14 ways to make fundraising events more community-centric

Written by Vu Le

Hey everyone, before we begin, here’s a cute and short video about foundations and their investments, which is a topic I’ll likely rant about later (after “Ask Vu: Love, Dating, Romance, and Relationship Advice for Nonprofit Professionals, Part 2,” which tens of people have been asking for. Here’s part 1).

I usually don’t write much about fundraising events. There’s been a general agreement that auctions, luncheons, golf tournaments, and their ilk are soul-crushingly awful and would make good deterrents for crimes: “You have been found guilty of armed robbery. I sentence you to be the event planner of four consecutive fundraising galas!”

As our colleague Paul Nazareth commented on Twitter: “The dislike I have for what was just weak fundraising strategy of charity galas; the garish glee of dress up, worshipping of wealth and culture of white supremacy, is evolving into disgust.”  

I am not on the hate-all-events bandwagon. Marginalized-communities-led groups often rely on them for a significant part of their revenues, and when done well, they can do a lot to bring people together and build community. Here, in no particular order, are a few ways we can make these events more aligned with equity and with principles of Community-Centric Fundraising:

Reconsider your ticket prices: Some galas are $100 or $150 or more per ticket, plus the expectation that you donate on top of that. This leaves out a vast majority of people. Comp tickets are nice, but they often make people feel like they snuck into some place they don’t really belong. Think about lowering your ticket prices.

Mix up your seating arrangement: Good seats are usually reserved for major donors and sponsors, with the top tiers going towards those who contributed the most financially. This just reinforces the message that the more money you have, the more special and important you are. That’s silly. Mix up your attendees. Seat clients at the front. Or randomize it.

Treat volunteers thoughtfully: While donors of money are worshipped, donors of time are treated like an afterthought. “After you finish setting up all the centerpieces, feel free to scavenge through the dumpster for your dinner, since we reserve the gourmet food for guests.” OK, I exaggerate a bit, and volunteer food (usually pizza) is not bad. But if we’re going to be community-centered, then volunteers are an essential part of the community, and should be treated accordingly.

Make the event accessible: Ensure spaces can accommodate guests and speakers who use wheelchairs. Make the event hybrid. Have captions and ASL interpreters. Ensure all your videos have captions and images have alt text. Have every speaker use the microphone. I was at an event when a speaker decided to skip the microphone; I was at a table near the stage and could only catch half of what she said.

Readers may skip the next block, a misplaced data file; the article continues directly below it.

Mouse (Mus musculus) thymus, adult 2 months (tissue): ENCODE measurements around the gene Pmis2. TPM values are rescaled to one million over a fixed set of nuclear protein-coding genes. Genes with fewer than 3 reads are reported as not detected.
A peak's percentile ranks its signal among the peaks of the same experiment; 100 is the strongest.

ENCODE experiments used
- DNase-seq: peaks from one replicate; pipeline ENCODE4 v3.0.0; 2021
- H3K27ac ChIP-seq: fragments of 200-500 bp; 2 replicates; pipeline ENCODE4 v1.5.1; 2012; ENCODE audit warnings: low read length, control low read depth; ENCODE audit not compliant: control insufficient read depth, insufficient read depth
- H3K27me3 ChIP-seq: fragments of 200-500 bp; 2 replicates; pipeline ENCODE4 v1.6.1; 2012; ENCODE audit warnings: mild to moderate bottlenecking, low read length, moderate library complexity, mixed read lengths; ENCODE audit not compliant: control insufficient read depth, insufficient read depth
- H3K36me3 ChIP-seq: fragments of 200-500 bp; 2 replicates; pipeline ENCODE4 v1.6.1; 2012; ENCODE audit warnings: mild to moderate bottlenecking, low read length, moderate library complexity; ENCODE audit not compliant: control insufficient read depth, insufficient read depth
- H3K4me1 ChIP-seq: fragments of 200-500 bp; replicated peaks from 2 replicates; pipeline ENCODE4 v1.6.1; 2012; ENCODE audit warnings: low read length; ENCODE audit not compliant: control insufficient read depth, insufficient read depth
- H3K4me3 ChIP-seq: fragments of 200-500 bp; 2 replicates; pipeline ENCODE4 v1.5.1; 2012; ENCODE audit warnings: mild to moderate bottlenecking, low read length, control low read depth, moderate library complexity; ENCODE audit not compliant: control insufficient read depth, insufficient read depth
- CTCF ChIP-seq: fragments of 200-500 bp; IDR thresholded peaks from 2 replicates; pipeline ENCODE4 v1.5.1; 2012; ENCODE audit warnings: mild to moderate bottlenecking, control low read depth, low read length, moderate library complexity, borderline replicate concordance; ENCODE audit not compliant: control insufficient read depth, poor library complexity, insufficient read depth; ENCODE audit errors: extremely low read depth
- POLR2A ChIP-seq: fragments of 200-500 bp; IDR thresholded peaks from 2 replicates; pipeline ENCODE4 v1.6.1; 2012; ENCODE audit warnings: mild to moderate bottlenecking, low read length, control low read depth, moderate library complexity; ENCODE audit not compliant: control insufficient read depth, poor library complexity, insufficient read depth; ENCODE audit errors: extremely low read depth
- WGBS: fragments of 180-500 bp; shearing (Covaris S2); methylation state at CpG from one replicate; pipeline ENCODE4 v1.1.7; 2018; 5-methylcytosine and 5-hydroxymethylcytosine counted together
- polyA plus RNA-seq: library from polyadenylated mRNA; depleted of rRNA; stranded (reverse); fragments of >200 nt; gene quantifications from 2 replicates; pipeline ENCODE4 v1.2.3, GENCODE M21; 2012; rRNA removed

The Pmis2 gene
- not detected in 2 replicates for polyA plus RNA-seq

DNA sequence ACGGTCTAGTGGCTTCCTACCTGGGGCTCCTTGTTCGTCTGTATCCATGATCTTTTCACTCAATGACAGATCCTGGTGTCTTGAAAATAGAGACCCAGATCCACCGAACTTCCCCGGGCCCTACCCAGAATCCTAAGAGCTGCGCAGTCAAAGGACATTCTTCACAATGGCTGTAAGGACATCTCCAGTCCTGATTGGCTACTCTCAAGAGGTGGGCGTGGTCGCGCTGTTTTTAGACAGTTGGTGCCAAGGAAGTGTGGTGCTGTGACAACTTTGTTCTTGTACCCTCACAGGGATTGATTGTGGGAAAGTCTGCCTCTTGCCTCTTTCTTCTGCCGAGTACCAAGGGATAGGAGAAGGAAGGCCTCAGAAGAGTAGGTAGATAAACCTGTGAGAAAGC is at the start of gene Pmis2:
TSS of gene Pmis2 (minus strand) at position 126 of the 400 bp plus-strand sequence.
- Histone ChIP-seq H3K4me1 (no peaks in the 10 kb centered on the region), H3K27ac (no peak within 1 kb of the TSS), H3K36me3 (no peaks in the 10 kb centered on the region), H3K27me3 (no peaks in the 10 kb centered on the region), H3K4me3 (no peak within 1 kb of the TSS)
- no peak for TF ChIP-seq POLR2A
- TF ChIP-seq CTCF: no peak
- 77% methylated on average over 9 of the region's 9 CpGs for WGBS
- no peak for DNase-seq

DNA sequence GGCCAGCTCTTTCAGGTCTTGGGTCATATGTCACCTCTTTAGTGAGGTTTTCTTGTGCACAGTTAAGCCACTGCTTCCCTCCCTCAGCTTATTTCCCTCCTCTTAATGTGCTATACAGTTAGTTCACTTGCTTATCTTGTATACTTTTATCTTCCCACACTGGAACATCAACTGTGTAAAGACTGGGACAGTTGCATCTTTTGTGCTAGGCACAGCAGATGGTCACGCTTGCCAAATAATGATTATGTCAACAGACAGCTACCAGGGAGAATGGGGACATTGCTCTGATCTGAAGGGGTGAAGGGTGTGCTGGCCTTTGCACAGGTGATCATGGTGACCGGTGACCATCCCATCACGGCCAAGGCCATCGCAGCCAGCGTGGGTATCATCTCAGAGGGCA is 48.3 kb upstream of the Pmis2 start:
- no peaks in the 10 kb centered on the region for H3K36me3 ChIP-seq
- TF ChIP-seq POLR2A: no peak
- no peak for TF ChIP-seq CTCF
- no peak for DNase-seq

Welcome kids: Children are an important part of our community, but from the looks of most fundraising events, kids might as well be nonexistent. This is weird, considering so many events are about making the world better for future generations. If we mean to do that, then let’s make more fundraising events children-inclusive. Have activities geared toward kids. Invite kid poets and artists to perform. Hire professional childcare providers.

Nix the VIP pre-event: This is once again another way of reinforcing the idea that people with more money are more special and therefore deserve upgraded experiences. If you’re going to have a pre-event, think about making it community-centric. For example, have an opportunity for donors, volunteers, clients, and staff to mingle and get to know one another and learn about the programs.

Lighten up on the dress code: The more formal the dress code is, the more exclusive it is. Many people can’t afford the fancy clothes, but even if they could, it doesn’t mean they would feel comfortable at events where everyone is dressed that way. I mean, just because I have a monocle and a diamond-tipped cane, doesn’t mean that I don’t feel like a fraud at your fancy ball.

Highlight partner organizations: Chances are, your org relies on other nonprofit organizations’ work, since all missions are interrelated. Your event provides a great way to publicly acknowledge these partners and bring attention to their missions. The community will only benefit from nonprofits being generous with one another.

Skip the tiered sponsorship levels: Yet one more way we perpetuate the idea that people and corporations should be treated based on how much they contribute financially. The sponsors at the “higher” levels get more marketing, better seats, more recognition, etc. Let’s move away from this. Here’s a great article on this topic from our colleague Phuong Pham.  

Read full article here.

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About the author

Vu Le

Vu Le (“voo lay”) is a writer, speaker, vegan, Pisces, and the former Executive Director of RVC, a nonprofit in Seattle that promotes social justice by developing leaders of color, strengthening organizations led by communities of color, and fostering collaboration between diverse communities.

Vu’s passion to make the world better, combined with a low score on the Law School Admission Test, drove him into the field of nonprofit work, where he learned that we should take the work seriously, but not ourselves. There’s tons of humor in the nonprofit world, and someone needs to document it. He is going to do that, with the hope that one day, a TV producer will see how cool and interesting our field is and make a show about nonprofit work, featuring attractive actors attending strategic planning meetings and filing 990 tax forms.

Known for his no-BS approach, irreverent sense of humor, and love of unicorns, Vu has been featured in dozens, if not hundreds, of his own blog posts at NonprofitAF.com.